New York Herald Tribune
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Mrs. Anne Sullivan Macy, who taught the famous Helen Keller to read and speak and thus to be an inspiration for the deaf, mute and blind throughout the world died at 7: 50 a. m. yesterday in the home which she shared with her pupil at 71-11 Seminole Avenue, Forest Hills, Queens. Miss Keller and Miss Polly Thomson, who twenty-two years ago became her secretary when Mrs. Macy’s own eyesight weakened, were at the bedside. Mrs. Macy was seventy years old. Mrs. Macy, who was Miss Keller’s constant companion for half a century, died just a week before she and her pupil were to receive Roosevelt medals on the anniversary of Theodore Roosevelt’s birthday for their work in bringing hope to the blind. The announcement that she would receive the medal, however, was made on October 6. Mrs. Macy had been ill almost a year. Suffering from heart trouble, she had a relapse last week and she was in a coma when she died. As she left the bedside, Miss Keller said: “My teacher is free at last from pain and blindness. I pray for strength to endure the silent dark until she smiles upon me again. She has gone from me a little while, but I shall feel her presence anew when my eyes are blessed with light, my ears saved unto harmony and my imprisoned life set free.” Funeral To Be Tomorrow It was announced at the home that funeral services will be held at 2 p. m. tomorrow in the Park Avenue Presbyterian Church, 1010 Park Avenue, and that the Rev. Dr. Harry Emerson Fosdick, pastor of the Riverside Church, will officiate. Mrs. Macy had no immediate survivors. The life of Mrs. Macy was inextricably bound to that of Helen Keller. In 1886 Mrs. Macy became the teacher to an unfortunate little girl who had been made blind, deaf and mute by disease. In that year she spelled laboriously into the child’s hand a word of the manual alphabet and began the process which was to open the world to Helen Keller and make her a brilliant, educated, cultivated woman. Years pass in which the two women were almost inseparable, and then, late in 1933, came a dramatic reversal in their relationship. Mrs. Macy’s own sight failed, and Helen Keller set patiently to work teaching Braille to the woman who had taught it to her years before because Mrs. Macy had forgotten the fingertip reading code after her pupil had mastered it. Mrs. Macy was born on April 14, 1866, into a poor Irish family at Feeding Hills, a village near Springfield, Mass. A few days later the infant was taken to the cathedral in Springfield and baptized Joanna Mansfield Sullivan. She was called Annie most of her life and eventually shortened this to Anne, never using her real baptismal name. Early in life her sight was affected by trachoma, and although a series of operations cleared her vision greatly her eyes never ceased to bother her, strained as they were by the double task of serving two women of above-normal intellectual curiosity. Annie Sullivan was reared in poverty. Her mother died and the little girl subsisted for a time on the charity of relatives, then was sent to Tewksbury Almshouse, where she encountered “rats, maniacs, sexual perversions, delirium tremens, epilepsy and corpses,” to quote from the biography of Mrs. Macy written by Nella Braddy and published in 1933. “Very much of what I remember of Tewksbury,” Mrs. Macy recalled many years after, “is indecent, cruel, melancholy, grewsome [sic] in the light of grown-up experience: but nothing corresponding with my present understanding of these ideas entered my child mind. Everything interested me. I was not shocked, pained, grieved or troubled by what happened. Such things happened. People behaved like that – that was all there was to it. It was all the life I knew.” Demanded to Go to School The little Sullivan girl finally gathered up her courage and when a party of officials came to inspect the almshouse she bearded the leader, Frank Sanborn, and loudly demanded to be sent to school. Her appeal succeeded, and she was sent, still as a state charge, to the famous Perkins Institution for the Blind at Watertown, Mass., where she studied under Laura Bridgman. When she was graduated, in 1886 she was twenty years old and her sight had been mainly restored. She sought a teaching position, and through the school obtained the post of governess to the handicapped daughter of a former Confederate Army officer, Arthur Keller. When Miss Sullivan arrived at Tuscumbia, Ala., in 1887 she found Helen Keller a strong, healthy child of seven. At the age of nineteen months the little girl had been stricken with a peculiar congestion of the brain and stomach which nearly took her life but finally left her sound in body but totally bereft of speech, sight and hearing. Members of the family had lacked the courage to train and discipline the child, and had treated her so indulgently that she was utterly spoiled. The new governess took over her training and there followed a terrific conflict of wills which not infrequently resulted in physical struggle. Annie Sullivan’s problem was to control Helen without breaking her spirit, and within a month she had succeeded. “Doll” First Word Learned She was then ready to start the great undertaking of opening lines of communication between the world and the child’s blockaded bind. The first word Helen Keller learned was “doll.” Miss Sullivan spelled the word out in the manual alphabet against the little girl’s hand, meanwhile touching the doll she was holding. Helen thought that the governess was trying to get the doll away from her, and put up a battle, but after many repetitions she grasped the connection between the object and the manual symbols. “Cake” was the second word, and the child began to take a mild interest in the process of learning. The words “mug” and “milk” were the first great stumbling block, for she found it hard to dissassociate [sic] the container from the fluid. This was solved one day out at a pump as Helen stood holding a cup and felt the water gush out over her hands. That single incident gave her a sudden impetus, and within a few minutes she had added thirty new words to her vocabulary. Miss Sullivan had noticed that two-year-old children are able to understand things they cannot say themselves, and began to converse with Helen just as though the child were still only nineteen months old and normal. In this way she taught her words not easily explained by material objects. Next came the task of breaking down Helen’s concept of words into a concept of letters of the alphabet. At the end of three years the child had mastered the alphabet, knew how to read and write, and could use both the manual (sign language) system and Braille raised type. Miss Sullivan then began to teach her charge how to speak, dividing sound into various categories and analyzing the muscular movements of throat and tongue needed to produce each. Helen Keller’s speaking voice never could become normal or easy, but she learned to speak and make herself understood, and was no longer completely mute. She made rapid progress in her studies and soon caught up with the usual public school curriculum. She studied for a brief period at the Horace Mann School for the Deaf, in Boston, then passed her entrance examinations and entered Radcliffe College, in 1900. Although warned that she was impairing her own weak vision, Miss Sullivan accompanied Miss Keller to every class and interpreted lectures and discussions to her. Helen studied in Braille whenever possible and Miss Sullivan read to her out of textbooks. A few of the blind girl’s instructors became sufficiently interested in her to learn the manual alphabet themselves so that they might talk with her directly. Miss Sullivan had taught Helen to type, and all her papers and examination answers were done on the typewriter. Miss Sullivan also mastered the Morse telegraphic code and imparted it to Helen so that they might converse without touching hands directly. Helen’s response to vibrations developed keenly. Married to Harvard Instructor Helen was graduated cum laude from Radcliffe in 1904 with an A. B. degree and special mention for excellence in English literature. Soon afterward she moved to a farm at Wrentham, Mass. Miss Sullivan was still with her, serving not only as guide, philosopher and friend, but as companion, interpreter and amanuensis. While they were at Wrentham, Miss Sullivan was married to a Harvard instructor, John A. Macy, but it was with the understanding that Helen was not to be neglected, and after a brief wedding trip, they returned to Wrentham and the farm. The Macys later separated, Mrs. Macy remaining with her pupil. Mr. Macy, who became a critic and essayist, died in 1932. By 1914, Mrs. Macy’s sight had begun to trouble her again, and a third woman joined the household as Miss Keller’s secretary. She was Miss Thomson, who took over many of the routine duties of reading and correcting manuscripts. Helen Keller and her aids went on lecture tours and embarked on a great campaign to raise funds for the blind. They traveled through Europe and America, and Mrs. Macy occasionally had the fun of hearing visitors ask, “Whatever had become of Annie Sullivan?” Two things helped to brighten Mrs. Macy’s last years. In May, 1935 a delicate operation almost completely restored the sight of her left eye, making it possible for her to move around again and read. And on October 6, 1936, the Roosevelt Memorial Association announced that the Roosevelt medals for that year would be awarded to Miss Keller and Mrs. Macy in recognition of “a co-operative achievement of heroic character and far-reaching significance-the release and development of an imprisoned personality which, by its emergence and its effective activity, has become for millions a symbol of hope and inspiration to effort.” Their Collaboration Acclaimed James R. Garfield, president of the association, noted that this was the first time that two Roosevelt medals had been awarded for one deed or accomplishment. “The achievement has been in the truest sense a collaboration,” he said, “having been possible only because the devotion and native genius of Mrs. Macy were matched in Miss Keller by intelligence, courage and indomitable determination. It constitutes one of the most notable instances in history of the triumph of the mind and spirit over bodily affliction.” In recent years Miss Keller, Mrs. Macy and Miss Thomson have lived in Scotland or at their American home, in Forest Hills. Mrs. Macy received an honorary degree of Doctor of Humane Letters from Temple University and was decorated with the medal of St. Sava by the Jugoslavian [sic] government, but most of her days were spent in her accustomed place, but most of her days were spent in her accustomed place, the shadow of the bright publicity which has always focused upon Helen Keller. The public which knew so much about the result of her work knew little about the work itself. But this was her own choice, for even Helen Keller once wrote that her friend hid her inner life “behind an almost impenetrable reserve.” It required a year to persuade Mrs. Macy that she should accept the Temple honor. In 1932, when the University of Glasgow conferred an honorary degree upon Miss Keller. Sir Robert Ralt, principal of the institution, said of Mrs. Macy: “We honor also the teacher and friend whose devotion and whose genius rendered the triumph possible." Both women also were elected honorary fellows of the Educational Institute of Scotland. Mrs. Macy’s citation praised her “devotion, patience and resource without parallel.” Many educator have described the Helen Keller-Annie Sullivan relationship as the meeting of a perfect teacher with a perfect pupil. When Helen was learning her first words, she asked what the new friend’s name was and was told, in manual symbols, “teacher.” “Teacher” was what Helen Keller called her then, and to the end. Miss Keller took personal charge of all arrangements for the funeral. During the time Mrs. Macy was in a coma, Miss Keller was with her teacher almost continuously, leaving the bedside only rarely to walk in her garden. Members of the household said that Mrs. Macy was last conscious a week ago today when she cried: “Oh, Helen and Polly! My children, I pry God will unite us in love!” Honorary Pallbearers Honorary pallbearers include M. C. Migel and Robert Irwin, president and director respectively of the American Foundation for the Blind; Russell Doubleday; Harvey D. Gibson; Dr. Conrad Berens, the physician who operated upon Mrs. Macy a year ago; Dr. Phillip Smith, chief Alaskan Geologist of the United States Geological Survey; Dr. William Saybolt, Mrs. Macy’s physician; Dr. John H. Finley, William Ziegler Jr., Louis Bamberger, Dr. William Allan Neilson, president of Smith College, and the Rev. Dr. Edward C. Allen, rector emeritus of the Perkins Institute of the Blind. Among the hundreds of telegrams of condolence received was one from Hermann Hagedorn, executive director of the Roosevelt Memorial Association, who announced that the presentation of the medal to Miss Keller would be postponed until next year. Others wiring their regrets included Mr. And Mrs. William Ziegler jr. and Gilbert Grosvenor. Mr. Hagedorn’s announcement follows: “The trustees of the Roosevelt Memorial Association have heard with profound regret of Miss Macy’s death. They recognize, of course, that it will be impossible for Miss Keller to come to the dinner on October 27 to receive the Roosevelt Distinguished Service Medal and will postpone the presentation until next year. The dinner, however, will be held as usual. The speakers will be announced later.”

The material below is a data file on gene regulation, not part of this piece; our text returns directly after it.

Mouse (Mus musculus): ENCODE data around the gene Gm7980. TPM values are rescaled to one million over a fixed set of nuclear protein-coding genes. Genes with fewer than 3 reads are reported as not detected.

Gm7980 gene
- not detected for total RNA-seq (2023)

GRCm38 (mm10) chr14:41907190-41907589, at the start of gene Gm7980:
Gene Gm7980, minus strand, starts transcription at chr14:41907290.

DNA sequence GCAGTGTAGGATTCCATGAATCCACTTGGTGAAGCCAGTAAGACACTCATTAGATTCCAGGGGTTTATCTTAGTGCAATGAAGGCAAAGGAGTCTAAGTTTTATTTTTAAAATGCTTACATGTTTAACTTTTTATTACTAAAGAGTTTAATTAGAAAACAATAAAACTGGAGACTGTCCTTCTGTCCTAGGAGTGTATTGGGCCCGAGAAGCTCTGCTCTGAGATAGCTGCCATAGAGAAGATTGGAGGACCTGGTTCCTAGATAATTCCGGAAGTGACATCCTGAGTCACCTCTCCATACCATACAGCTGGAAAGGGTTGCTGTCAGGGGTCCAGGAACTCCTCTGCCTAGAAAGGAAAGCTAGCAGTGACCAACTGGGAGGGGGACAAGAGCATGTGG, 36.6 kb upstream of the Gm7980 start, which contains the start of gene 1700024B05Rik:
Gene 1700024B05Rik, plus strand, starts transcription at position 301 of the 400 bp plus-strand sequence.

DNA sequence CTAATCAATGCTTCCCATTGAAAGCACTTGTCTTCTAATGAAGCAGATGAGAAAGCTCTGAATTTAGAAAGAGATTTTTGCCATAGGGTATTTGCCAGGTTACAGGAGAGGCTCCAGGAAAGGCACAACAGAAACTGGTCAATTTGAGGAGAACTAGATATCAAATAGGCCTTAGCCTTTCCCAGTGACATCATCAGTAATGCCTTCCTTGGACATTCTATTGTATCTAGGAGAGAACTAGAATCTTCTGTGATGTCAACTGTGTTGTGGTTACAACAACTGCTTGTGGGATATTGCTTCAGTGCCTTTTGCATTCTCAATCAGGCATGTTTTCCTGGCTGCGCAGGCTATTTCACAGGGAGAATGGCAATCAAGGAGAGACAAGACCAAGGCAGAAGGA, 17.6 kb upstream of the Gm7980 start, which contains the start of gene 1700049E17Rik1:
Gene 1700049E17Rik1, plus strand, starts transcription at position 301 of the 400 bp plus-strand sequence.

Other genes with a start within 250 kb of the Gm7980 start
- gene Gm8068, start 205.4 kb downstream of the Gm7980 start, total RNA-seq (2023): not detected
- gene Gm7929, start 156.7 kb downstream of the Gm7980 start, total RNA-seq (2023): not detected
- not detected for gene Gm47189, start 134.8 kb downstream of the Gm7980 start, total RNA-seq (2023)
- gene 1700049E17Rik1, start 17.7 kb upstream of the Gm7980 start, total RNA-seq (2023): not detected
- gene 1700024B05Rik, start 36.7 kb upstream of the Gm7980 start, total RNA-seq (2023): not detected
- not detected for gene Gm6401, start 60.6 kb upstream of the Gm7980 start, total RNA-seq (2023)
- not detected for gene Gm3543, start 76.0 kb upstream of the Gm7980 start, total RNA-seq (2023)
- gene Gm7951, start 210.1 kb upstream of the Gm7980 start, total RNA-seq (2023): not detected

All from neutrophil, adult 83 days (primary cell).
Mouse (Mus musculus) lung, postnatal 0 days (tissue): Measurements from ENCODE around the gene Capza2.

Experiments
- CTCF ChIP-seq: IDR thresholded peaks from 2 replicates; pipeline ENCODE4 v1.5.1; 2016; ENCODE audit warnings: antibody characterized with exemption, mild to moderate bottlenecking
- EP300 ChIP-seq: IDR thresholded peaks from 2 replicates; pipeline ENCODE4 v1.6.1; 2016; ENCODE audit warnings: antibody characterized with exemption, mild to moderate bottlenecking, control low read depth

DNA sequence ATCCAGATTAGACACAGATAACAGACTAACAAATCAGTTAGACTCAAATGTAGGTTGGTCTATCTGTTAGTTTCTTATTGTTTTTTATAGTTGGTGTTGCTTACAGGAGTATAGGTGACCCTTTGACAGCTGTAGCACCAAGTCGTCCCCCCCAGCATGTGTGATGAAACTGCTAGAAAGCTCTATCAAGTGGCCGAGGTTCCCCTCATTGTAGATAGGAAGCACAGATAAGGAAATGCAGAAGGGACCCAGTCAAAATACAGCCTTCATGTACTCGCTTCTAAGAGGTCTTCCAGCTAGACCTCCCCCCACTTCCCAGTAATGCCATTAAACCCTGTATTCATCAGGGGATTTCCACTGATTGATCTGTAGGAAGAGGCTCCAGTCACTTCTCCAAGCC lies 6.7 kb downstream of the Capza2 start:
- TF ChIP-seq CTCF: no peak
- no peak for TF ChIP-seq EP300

Newspaper clipping from the New York Herald Tribune on October 21, 1936. Headline: Mrs. Anne Macy, Helen Keller's Teacher, Dies- 50-Yr. Companionship Ends Week Before Both Were to Receive Roosevelt Medals- Tutor's Own Eyes Failed- Pupil at Bedside, Prays for Strength in Silent Dark.
New York Herald Tribune
|Perkins School for the Blind|
Perkins School for the Blind
Samuel P. Hayes Research Library, Perkins School for the Blind, Watertown, MA. Contact host institution for more information.